Only it’s not that simple, sexual feelings don’t just go away, and because his own abuse was never dealt with and healed properly, he goes forward with an unhealthy sexuality that eventually gets acted out.


It is actually highly likely that many of the priests who abuse were not only abused as children themselves, but were actually abused by priests, and grew up to repeat that experience.

They used to send the boys to the seminary school quite young, and many boys also had older priests as relatives or family friends who would mentor and sponsor them from a young age to go into the priesthood.

I am not saying every such case of mentoring was abusive, nor that every boy who went off to school in his early teens or whatever got abused, but I’m willing to bet a significant number did and we’ll never know the extent of it.

And then add sexual shame from the culture into the mix, and people who were abused have a much harder time to develop a healthy sexuality.


Yikes! I wasn’t alive then, but this sounds horrific. yes… no wonder abuse was so easily perpetuated


It isn’t like someone threw a switch and bad priests started being ordained as a result of Vatican II. I think people tend to conflate the situation that led to Vatican II with the council itself. Things had already started going bad long before the council ended in 1965 (or started in 1962).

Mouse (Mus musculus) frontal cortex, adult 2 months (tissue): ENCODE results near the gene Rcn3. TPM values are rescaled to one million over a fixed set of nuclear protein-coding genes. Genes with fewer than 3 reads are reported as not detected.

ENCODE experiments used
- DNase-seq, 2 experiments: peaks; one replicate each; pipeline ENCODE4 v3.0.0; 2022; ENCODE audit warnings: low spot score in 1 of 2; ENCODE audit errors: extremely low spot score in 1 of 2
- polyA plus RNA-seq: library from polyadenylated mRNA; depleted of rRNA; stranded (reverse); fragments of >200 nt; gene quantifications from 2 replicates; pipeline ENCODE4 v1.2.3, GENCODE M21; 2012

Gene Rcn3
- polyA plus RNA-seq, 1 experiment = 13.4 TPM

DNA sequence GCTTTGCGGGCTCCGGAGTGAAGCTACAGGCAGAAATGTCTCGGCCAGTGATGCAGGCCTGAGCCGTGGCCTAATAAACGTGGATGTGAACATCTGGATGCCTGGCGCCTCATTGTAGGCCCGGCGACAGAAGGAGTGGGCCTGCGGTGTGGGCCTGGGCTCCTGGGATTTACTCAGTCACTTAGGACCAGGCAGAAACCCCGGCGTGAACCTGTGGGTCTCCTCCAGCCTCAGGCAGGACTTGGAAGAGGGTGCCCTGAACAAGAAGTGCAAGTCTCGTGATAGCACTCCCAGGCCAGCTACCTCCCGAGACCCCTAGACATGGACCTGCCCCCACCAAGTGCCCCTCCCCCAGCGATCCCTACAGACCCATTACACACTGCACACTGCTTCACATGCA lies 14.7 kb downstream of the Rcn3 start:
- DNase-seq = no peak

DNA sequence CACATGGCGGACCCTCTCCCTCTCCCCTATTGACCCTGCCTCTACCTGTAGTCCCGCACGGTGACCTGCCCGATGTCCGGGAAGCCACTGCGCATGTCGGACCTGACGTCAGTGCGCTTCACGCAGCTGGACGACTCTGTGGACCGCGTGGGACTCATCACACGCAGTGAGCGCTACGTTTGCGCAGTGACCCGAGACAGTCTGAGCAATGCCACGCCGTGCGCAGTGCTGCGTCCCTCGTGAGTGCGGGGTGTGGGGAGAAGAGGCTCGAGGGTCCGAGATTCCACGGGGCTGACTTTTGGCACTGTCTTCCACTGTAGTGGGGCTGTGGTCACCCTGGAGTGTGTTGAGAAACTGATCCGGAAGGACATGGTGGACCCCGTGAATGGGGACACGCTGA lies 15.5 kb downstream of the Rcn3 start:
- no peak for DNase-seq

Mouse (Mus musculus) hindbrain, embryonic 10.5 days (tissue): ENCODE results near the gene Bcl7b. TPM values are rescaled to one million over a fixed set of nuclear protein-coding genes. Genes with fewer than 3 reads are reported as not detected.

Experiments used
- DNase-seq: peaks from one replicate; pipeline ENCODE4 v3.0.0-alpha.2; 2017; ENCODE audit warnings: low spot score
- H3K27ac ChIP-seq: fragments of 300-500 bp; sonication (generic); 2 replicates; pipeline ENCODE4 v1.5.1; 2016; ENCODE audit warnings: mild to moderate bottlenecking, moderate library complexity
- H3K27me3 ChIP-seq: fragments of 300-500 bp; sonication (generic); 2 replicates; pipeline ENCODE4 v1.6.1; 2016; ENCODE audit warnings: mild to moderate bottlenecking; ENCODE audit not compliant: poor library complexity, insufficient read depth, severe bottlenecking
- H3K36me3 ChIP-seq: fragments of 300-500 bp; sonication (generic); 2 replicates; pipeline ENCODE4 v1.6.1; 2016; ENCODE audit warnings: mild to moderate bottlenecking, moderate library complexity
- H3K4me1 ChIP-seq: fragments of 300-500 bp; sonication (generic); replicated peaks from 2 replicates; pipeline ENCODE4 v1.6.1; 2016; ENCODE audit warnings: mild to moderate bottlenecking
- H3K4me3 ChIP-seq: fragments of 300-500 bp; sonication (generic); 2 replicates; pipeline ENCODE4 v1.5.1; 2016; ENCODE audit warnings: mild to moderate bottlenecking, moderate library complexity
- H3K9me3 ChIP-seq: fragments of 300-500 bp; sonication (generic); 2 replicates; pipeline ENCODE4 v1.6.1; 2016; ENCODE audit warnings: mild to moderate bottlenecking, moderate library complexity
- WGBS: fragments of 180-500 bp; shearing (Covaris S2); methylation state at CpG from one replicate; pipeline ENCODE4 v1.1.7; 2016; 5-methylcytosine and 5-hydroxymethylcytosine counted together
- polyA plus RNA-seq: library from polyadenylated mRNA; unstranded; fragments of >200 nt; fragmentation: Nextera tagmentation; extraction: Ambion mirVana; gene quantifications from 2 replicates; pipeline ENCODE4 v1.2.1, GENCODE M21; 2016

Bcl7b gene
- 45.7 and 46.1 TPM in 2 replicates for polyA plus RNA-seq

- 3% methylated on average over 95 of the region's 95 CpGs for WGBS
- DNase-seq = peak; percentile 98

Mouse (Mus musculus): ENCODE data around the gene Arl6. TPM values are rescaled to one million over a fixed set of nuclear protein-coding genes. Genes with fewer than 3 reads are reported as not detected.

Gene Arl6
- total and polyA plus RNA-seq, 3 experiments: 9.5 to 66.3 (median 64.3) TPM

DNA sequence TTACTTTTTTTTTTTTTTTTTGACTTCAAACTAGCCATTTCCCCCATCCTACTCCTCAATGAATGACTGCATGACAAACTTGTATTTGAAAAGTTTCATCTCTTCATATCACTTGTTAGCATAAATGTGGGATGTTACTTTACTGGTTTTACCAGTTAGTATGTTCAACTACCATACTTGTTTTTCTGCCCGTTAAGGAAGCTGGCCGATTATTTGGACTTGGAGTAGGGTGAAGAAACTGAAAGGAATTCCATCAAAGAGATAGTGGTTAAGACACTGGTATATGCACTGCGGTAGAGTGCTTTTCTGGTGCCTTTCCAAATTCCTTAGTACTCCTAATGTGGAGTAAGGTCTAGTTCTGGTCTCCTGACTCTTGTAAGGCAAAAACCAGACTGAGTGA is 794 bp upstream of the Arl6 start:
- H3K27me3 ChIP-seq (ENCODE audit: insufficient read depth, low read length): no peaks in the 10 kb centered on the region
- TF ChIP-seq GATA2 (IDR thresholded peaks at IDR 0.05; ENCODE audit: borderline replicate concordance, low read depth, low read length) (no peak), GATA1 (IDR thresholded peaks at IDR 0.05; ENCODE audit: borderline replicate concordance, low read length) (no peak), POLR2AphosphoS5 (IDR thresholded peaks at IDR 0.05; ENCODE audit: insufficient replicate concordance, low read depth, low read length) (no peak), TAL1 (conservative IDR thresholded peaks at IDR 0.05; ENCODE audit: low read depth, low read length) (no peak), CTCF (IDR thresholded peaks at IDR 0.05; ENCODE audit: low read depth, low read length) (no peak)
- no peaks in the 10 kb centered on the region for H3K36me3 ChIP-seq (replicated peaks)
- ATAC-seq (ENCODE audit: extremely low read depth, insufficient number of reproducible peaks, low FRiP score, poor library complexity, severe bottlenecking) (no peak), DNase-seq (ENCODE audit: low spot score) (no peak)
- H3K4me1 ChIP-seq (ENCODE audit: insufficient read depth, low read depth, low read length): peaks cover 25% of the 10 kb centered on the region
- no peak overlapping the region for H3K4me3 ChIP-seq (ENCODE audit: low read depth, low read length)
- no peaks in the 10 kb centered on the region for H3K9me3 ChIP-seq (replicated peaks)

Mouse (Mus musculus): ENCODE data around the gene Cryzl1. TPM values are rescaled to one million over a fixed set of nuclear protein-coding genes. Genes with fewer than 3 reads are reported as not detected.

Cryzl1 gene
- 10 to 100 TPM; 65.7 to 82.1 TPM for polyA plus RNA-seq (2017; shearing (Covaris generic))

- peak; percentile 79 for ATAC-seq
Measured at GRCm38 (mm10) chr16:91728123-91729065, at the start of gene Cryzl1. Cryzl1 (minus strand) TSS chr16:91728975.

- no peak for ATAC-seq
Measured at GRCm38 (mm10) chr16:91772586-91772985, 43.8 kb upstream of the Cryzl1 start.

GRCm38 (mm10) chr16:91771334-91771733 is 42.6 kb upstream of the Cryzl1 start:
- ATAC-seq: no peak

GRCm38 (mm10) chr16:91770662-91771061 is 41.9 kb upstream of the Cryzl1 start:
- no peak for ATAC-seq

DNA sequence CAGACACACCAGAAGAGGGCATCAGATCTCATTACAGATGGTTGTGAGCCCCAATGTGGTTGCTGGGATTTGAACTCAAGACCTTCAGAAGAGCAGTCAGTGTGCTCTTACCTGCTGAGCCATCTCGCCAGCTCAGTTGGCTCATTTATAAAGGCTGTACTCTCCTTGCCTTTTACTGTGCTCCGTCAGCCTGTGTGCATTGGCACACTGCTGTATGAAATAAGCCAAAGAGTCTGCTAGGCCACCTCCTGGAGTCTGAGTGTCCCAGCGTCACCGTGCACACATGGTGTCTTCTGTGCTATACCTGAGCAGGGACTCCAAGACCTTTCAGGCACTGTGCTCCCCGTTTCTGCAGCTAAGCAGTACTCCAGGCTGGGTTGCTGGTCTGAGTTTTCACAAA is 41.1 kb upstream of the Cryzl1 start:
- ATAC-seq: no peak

It seems to me that you are correct. The John Jay report stated that 23% of abusers were ordained in the 50s, 25% in the 60s, and 20% in the 70s. Which indicates that the problem existed long before. Now, I do not take exception to much of what the Bishop referenced in the OP wrote. I do think priestly formation went off the rails in the 70s and 80s. A good friend of mine who is a priest ordained in the 80s has told me a few stories and they tend to be pretty weird. But there was something rotten before Vatican II in the Church. Look at the laity in the 60s. These were people instructed in the faith in the 40s and 50s and early 60s, yet in 1968 when Humane Vitae came out, there were mass protests. Literally people getting up and walking out of mass on Sunday. Much of the liturgical abuses that went off the rails in the 70s and 80s was directed by priests and lay people who were raised in the Church prior to Vatican II. Something was not working before Vatican II, perhaps St John XXIII had a reason for calling the council.